Life in Bulgaria, after Brexit – a ‘no-brainer’ for expats

2019-10-17   |  Benjamin Fox,

The village of Radyuvene is a far cry from the hustle and bustle of UK urban life. But it is home to Beynon and Sue Darley, who swapped Guildford, a town 40 km south of London, for a rambling cottage in rural central Bulgaria.

The Darleys made their decision to move to the village, not far from the city of Lovech, during their third visit to Bulgaria. They bought their house from a Roma family and re-located permanently in 2015.

Bulgaria may not be associated with hordes of British expats but it is estimated that some 18,000 British people have moved to live in Bulgaria, many to take advantage of the lower cost of housing and living. Around a half of them live in the country permanently.

With the UK potentially just a couple of weeks away from leaving the EU, the Darleys are bracing themselves for “chaos”, even if they say that the Bulgarian government has promised the situation of UK expats won’t change.

The new Bulgarian rules require people to demonstrate that they have a work contract or are self-employed in Bulgaria, or that they can support themselves financially.

“The impact we’re worried about is on the uprating of our pension,” says Sue. “They are guaranteeing our pension upgrading for three years but after that we don’t know if it will be frozen.”

There is also uncertainty about how and whether their healthcare status will be affected. At the moment, the Darleys are covered by Beynon’s UK pension rights. This gives them a certificate known as S1, which entitles them to state healthcare paid for by the UK. After Brexit, it is unclear whether that will continue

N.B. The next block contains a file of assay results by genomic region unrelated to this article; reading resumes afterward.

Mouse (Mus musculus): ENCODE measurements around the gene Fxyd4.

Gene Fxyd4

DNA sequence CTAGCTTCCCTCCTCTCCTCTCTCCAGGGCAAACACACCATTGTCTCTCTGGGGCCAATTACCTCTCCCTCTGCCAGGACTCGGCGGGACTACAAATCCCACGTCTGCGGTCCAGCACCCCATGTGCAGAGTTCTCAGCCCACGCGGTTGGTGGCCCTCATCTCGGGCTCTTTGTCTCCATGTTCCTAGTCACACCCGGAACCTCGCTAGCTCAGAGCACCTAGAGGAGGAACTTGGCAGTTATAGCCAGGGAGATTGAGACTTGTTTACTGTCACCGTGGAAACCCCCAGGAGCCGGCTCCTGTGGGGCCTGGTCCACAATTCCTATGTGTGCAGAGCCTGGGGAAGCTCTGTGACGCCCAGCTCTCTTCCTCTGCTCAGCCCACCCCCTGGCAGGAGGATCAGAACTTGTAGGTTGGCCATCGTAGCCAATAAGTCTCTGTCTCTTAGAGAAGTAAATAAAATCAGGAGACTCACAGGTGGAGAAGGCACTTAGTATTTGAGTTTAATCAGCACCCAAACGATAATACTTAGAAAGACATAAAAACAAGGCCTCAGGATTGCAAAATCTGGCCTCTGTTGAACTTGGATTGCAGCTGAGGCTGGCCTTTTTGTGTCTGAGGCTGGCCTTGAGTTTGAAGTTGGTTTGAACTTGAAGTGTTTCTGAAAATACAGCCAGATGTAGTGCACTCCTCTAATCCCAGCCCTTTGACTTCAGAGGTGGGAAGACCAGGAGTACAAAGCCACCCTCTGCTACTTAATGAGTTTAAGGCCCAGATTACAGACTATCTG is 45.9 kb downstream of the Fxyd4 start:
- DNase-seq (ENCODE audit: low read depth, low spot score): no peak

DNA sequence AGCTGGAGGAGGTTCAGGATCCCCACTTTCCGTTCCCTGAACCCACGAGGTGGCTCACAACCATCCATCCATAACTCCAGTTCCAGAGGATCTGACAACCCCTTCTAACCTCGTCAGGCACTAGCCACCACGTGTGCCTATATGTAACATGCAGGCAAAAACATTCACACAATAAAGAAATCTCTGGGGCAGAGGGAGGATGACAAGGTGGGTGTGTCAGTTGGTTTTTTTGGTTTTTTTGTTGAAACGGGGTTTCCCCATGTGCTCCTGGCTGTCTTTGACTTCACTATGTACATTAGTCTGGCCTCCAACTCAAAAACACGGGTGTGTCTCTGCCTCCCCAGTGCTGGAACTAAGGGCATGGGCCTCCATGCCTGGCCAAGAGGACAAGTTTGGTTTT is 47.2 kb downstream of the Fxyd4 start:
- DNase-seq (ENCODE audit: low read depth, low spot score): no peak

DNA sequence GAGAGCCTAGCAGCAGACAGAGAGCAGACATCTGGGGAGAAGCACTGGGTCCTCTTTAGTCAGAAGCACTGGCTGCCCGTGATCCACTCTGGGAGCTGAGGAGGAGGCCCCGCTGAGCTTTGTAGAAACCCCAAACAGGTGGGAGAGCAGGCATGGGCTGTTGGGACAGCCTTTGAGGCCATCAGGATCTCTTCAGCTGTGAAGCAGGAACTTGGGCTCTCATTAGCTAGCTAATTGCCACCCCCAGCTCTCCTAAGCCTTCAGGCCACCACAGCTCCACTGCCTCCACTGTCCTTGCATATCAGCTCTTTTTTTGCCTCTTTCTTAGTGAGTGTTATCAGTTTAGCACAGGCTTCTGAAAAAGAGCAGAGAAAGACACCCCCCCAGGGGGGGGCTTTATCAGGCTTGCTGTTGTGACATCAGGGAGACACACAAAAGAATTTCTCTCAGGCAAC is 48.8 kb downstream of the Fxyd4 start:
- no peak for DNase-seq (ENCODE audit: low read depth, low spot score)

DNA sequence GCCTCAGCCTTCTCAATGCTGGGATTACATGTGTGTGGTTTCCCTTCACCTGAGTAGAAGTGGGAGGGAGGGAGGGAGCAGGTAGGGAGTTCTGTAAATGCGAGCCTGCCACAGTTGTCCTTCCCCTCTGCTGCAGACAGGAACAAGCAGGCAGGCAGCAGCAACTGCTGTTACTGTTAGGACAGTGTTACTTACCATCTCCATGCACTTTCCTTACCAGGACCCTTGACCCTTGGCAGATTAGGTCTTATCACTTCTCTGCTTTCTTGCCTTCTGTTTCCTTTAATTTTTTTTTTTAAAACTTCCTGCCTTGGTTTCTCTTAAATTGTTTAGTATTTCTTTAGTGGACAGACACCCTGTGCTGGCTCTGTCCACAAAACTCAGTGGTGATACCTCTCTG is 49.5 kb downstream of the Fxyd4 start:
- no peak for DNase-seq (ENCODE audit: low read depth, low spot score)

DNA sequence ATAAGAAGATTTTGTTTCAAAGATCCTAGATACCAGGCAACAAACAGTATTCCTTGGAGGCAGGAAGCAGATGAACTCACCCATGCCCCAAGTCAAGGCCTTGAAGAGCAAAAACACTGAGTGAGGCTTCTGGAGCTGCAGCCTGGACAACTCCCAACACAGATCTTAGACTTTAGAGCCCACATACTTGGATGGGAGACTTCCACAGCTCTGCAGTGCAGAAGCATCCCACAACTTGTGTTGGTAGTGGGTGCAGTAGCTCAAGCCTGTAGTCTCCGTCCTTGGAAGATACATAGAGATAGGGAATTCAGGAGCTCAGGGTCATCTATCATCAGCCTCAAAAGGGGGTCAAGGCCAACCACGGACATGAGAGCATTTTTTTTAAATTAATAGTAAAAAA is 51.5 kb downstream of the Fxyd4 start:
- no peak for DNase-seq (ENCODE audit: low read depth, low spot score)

“We don’t know if we will be covered by the system we’ve paid into all our lives or have to move to private insurance,” Sue adds. Both have pre-existing medical conditions that could make private health insurance complicated and costly.

The Darleys don’t expect to be victims of a post-Brexit political tit-for-tat in the event that the UK government clamps down on access to the UK for Bulgarians.

Prime Minister Boyko Borissov has welcomed British migrants and, in April, the National Assembly adopted legislation that will treat UK citizens the same as those from the EU, even in a no-deal Brexit scenario.

“My feeling is that they want us to stay,” says Sue. “We bring money into the economy even as pensioners.”

So far, the Darleys have followed the recommendations of the UK and Bulgarian governments: updating their Bulgarian ID cards – known as lichna karta – obtaining ten-year residency permits and Bulgarian driving licenses.

“In the event of a complete no-deal breakdown, we will have to re-register but will keep the rights we have acquired,” says Beynon.

But while they are critical of the UK’s Settled Status scheme which has been offered to EU nationals in Britain, there has been no ‘hostile environment’ for them here. Community spirit is far stronger than in the UK, they say.

“In the village, we feel very much welcomed. Here our neighbours all talk to us. We help each other. If you do a service for them, they will always repay you in raki [brandy] or fruit. I think that’s brilliant,” says Sue.

“You’re not taking each other for granted. Little things but it means a lot.”

Despite the uncertainty facing them, the Darleys have no plans to return to the UK, where they say Brexit has “divided families”.